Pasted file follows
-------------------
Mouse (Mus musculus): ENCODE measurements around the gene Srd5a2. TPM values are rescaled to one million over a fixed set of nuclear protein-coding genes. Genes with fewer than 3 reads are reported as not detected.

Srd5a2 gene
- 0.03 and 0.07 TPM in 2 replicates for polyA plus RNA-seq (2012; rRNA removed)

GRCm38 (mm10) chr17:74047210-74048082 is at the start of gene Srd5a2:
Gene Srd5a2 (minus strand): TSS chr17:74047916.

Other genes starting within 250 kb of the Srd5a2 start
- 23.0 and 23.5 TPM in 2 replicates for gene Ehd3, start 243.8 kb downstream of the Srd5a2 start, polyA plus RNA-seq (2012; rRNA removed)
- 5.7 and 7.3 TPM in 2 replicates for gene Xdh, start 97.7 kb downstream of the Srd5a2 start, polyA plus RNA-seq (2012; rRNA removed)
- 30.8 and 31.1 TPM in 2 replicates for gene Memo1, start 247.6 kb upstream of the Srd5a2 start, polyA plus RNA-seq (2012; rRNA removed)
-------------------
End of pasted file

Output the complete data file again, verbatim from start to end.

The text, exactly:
Mouse (Mus musculus): ENCODE measurements around the gene Srd5a2. TPM values are rescaled to one million over a fixed set of nuclear protein-coding genes. Genes with fewer than 3 reads are reported as not detected.

Srd5a2 gene
- 0.03 and 0.07 TPM in 2 replicates for polyA plus RNA-seq (2012; rRNA removed)

GRCm38 (mm10) chr17:74047210-74048082 is at the start of gene Srd5a2:
Gene Srd5a2 (minus strand): TSS chr17:74047916.

Other genes starting within 250 kb of the Srd5a2 start
- 23.0 and 23.5 TPM in 2 replicates for gene Ehd3, start 243.8 kb downstream of the Srd5a2 start, polyA plus RNA-seq (2012; rRNA removed)
- 5.7 and 7.3 TPM in 2 replicates for gene Xdh, start 97.7 kb downstream of the Srd5a2 start, polyA plus RNA-seq (2012; rRNA removed)
- 30.8 and 31.1 TPM in 2 replicates for gene Memo1, start 247.6 kb upstream of the Srd5a2 start, polyA plus RNA-seq (2012; rRNA removed)